The precedent has already been set by the huge success in reducing mother to child transmission of HIV infection (‘vertical infection’) by using treatment for pregnant women and during labour and birth to ensure the virus if not passed on to the child. Several speakers during day 2 and 3 highlight further potential for treatment as preventing infection. The momentum towards this initiative was confirmed by the palpable excitement generated by announcement of the results from an important South Africa-based trial by CAPRISA. The trial found that by using a very small dose of one drug, Tenofavir, mixed in a gel (‘Micro-biocide’), this can be used by women with up to a 50% reduction in chances of transmission of infection (in the first year of use). In a context of women often unable to negotiate safe sex with condoms, the application of this gel by the women in the vagina offers the opportunity to pass some degree of control and prevention back to women to prevent HIV/AIDS.

The Human Immunodeficiency Virus (HIV). (Illustration: Wikimedia Commons).

The Efficiency of ARV

One of the best attended sessions in a packed auditorium during day 3 was also dedicated to ARV drug use in prevention. One presenter estimated a rather modest reduction in infections if treatment was used. Even more sobering, however, were several issues that severely qualified the use of treatment for prevention. For post-exposure prevention the need to take treatment very quickly and other complications means that it is only cost effective in very specific circumstances (such as victims of rape who can access and take treatment soon after the incident). And pre-exposure effectiveness required more information concerning identifying the specific drug that would be beneficial to a certain individual’s circumstances. It was demonstrated that in one study for men who have sex with men (MSM) only a very small minority, around 4%, have sexual encounters more than 5 times a week.

Thus, only a small number would benefit and perhaps need to be targeted for a regular dose of treatment, which means taking treatment regularly for prevention is less appropriate for others.

Timing the Treatment

Another major issue concerned the timing for the treatment- at what stage of development of HIV infection should it be used in those already infected? And, those respondents who do not ‘plan’ to have sex are also those most at risk, further qualifying the potential. Other issues concerned the different implications male and female anatomy has for effectiveness of the drug. Well established issues associated more generally with treatment concern the level of adherence of a patient to treatment, and therefore the overall efficacy of treatment, equally apply if used for prevention. Finally, lack of evidence and ongoing long term trials also muted the approach as was evident in barbed exchanges between the President of the International AIDS Society, Julio Montaner, and a leading US scientist, Myren Cohen, who offered a much more sober analysis.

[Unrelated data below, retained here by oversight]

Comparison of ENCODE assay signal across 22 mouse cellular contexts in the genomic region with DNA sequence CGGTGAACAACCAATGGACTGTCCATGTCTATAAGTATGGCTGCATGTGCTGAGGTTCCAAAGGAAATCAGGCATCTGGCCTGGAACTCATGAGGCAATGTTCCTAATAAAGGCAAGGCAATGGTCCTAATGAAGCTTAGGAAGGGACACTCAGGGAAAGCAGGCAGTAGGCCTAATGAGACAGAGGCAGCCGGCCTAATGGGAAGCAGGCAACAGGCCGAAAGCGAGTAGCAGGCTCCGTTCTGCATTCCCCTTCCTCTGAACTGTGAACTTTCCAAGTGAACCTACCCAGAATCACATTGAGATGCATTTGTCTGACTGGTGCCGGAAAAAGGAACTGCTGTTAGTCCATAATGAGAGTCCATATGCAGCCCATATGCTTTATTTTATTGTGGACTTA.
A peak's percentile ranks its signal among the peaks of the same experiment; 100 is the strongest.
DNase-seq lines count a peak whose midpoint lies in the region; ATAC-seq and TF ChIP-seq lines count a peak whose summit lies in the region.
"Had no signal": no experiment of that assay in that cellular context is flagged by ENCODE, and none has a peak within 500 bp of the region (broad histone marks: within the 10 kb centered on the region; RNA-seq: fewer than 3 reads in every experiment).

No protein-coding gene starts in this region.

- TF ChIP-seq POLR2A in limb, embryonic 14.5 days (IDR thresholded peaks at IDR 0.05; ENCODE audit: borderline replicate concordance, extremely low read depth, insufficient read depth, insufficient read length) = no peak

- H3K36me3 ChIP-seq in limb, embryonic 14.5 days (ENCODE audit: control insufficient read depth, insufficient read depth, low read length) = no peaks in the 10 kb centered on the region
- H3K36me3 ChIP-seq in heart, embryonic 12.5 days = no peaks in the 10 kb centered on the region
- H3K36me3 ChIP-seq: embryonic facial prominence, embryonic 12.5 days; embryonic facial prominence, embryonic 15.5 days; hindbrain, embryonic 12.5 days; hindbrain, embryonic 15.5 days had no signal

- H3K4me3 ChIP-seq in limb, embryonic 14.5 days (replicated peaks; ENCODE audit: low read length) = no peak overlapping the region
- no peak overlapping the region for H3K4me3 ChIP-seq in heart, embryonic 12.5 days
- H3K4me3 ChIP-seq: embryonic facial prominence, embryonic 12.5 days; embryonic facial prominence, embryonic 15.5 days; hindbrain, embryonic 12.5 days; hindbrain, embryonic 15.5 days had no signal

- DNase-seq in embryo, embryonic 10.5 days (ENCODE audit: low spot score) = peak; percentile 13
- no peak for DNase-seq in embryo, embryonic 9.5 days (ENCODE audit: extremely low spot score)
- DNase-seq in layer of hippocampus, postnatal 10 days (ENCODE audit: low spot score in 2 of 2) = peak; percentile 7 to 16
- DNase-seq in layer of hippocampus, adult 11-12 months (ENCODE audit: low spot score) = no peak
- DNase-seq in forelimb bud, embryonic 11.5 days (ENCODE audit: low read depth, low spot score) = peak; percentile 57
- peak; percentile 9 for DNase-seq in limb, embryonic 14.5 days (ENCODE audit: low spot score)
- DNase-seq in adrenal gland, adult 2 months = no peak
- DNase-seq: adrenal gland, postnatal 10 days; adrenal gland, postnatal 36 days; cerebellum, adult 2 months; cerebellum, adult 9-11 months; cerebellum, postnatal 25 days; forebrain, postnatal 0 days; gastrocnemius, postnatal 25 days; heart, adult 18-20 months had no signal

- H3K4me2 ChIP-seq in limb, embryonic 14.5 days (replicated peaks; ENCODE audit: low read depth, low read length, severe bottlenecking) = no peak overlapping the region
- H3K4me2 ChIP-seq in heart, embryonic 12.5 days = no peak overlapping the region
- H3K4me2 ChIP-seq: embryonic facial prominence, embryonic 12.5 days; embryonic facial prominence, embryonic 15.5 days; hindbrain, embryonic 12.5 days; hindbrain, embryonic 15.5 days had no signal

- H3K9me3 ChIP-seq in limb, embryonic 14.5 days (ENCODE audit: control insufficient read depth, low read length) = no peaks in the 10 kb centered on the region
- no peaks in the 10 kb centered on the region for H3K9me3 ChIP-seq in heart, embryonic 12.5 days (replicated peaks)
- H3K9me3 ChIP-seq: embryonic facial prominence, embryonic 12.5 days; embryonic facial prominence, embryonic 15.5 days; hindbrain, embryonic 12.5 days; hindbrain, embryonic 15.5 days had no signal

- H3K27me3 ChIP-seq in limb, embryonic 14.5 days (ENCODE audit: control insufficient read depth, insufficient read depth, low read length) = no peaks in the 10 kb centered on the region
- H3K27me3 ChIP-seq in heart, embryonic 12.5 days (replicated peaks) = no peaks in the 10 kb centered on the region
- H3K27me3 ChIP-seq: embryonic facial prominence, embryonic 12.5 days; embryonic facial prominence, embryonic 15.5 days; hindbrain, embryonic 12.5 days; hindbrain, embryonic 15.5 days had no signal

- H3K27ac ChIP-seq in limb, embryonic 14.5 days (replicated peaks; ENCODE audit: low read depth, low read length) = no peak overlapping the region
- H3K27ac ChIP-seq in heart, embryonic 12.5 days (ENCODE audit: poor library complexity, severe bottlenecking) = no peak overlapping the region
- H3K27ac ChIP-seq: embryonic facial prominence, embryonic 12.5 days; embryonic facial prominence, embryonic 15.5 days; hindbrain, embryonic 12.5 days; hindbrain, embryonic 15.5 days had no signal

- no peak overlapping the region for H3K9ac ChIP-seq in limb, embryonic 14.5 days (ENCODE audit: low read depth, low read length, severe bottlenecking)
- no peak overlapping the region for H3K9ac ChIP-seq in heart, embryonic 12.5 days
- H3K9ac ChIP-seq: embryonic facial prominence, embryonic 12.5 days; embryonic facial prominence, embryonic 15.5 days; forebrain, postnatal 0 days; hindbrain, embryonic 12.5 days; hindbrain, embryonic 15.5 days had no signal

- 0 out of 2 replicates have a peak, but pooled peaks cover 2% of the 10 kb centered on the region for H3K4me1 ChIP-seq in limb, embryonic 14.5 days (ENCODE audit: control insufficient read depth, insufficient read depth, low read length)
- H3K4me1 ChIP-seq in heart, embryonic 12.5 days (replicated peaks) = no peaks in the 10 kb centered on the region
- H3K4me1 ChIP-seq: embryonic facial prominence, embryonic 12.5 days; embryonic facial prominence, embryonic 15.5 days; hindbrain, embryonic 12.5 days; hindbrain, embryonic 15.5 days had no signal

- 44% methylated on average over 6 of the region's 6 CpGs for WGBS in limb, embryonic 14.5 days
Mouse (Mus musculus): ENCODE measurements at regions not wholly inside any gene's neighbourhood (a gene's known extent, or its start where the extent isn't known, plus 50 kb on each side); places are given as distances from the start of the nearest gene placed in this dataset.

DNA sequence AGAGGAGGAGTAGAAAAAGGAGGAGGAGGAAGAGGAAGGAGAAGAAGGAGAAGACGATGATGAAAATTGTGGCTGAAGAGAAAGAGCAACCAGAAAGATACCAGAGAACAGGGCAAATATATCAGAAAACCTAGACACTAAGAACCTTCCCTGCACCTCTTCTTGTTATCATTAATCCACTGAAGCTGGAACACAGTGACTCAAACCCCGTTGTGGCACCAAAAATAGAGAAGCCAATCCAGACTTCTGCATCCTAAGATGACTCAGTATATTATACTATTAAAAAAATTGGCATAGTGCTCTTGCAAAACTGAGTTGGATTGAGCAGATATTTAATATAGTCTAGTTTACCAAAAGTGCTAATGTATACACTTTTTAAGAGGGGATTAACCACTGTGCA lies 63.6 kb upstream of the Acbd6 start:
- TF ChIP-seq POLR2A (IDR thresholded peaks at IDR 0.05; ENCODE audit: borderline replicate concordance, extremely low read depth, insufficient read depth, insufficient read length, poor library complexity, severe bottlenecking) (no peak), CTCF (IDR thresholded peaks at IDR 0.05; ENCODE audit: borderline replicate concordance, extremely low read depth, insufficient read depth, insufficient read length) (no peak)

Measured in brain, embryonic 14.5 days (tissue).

Overall, whether treatment as prevention will serve to undermine more standard prevention approaches (giving information and access to condoms, for example), is also an important consideration.

Fear of Blackmail from Health Workers

One of the most encouraging themes of the conference has been the strong renewed emphasis given to the unfinished business of securing human rights, which many interpret as necessary also for good public health outcomes. So much funding has contributed to building HIV resilience within communities and underpinned by access to services. But the conference has provided a very welcome reminder that ‘universal’ access can never be genuine unless barriers are removed in respecting, protecting and promoting rights. Many of the sessions highlighted specific hurdles by many People living with AIDS and how these are worsened for certain groups -such as drug users and men who have sex with men (MSM) and sex workers.

One such discussion drew on a study of MSM and how fear of blackmail (concerning ‘outing’ their sexual orientation) by health care workers was a major barrier in seeking health services.

Prisons as Pandemic Incubators

Unfortunately stigma continues to be resilient and lays foundations for discrimination, particularly when juxtaposed with marginalised identities. Some presentations did feel déjà vu and as if sometimes that the wheel of research investigation is being invented all over again, especially stigma. Other issues were, however, strongly promoted. The criminalisation and subsequent harsh policing of drug issues – with harassment, incarceration and discrimination in access to services for methadone and ARVs were further raised. Some sessions highlighted also the profound impact violence has upon regulating women’s access. Both have severe consequences for efforts to promote public health. Ex-police men suggested the foolishness of many countries’ drugs policy, citing how this was counter-productive to controlling and tackling the problem of drug use.

Locking drug users up simply encouraged the spread of HIV in prisons and amongst prisoners who would be released back into communities at some point.

Patent Pooling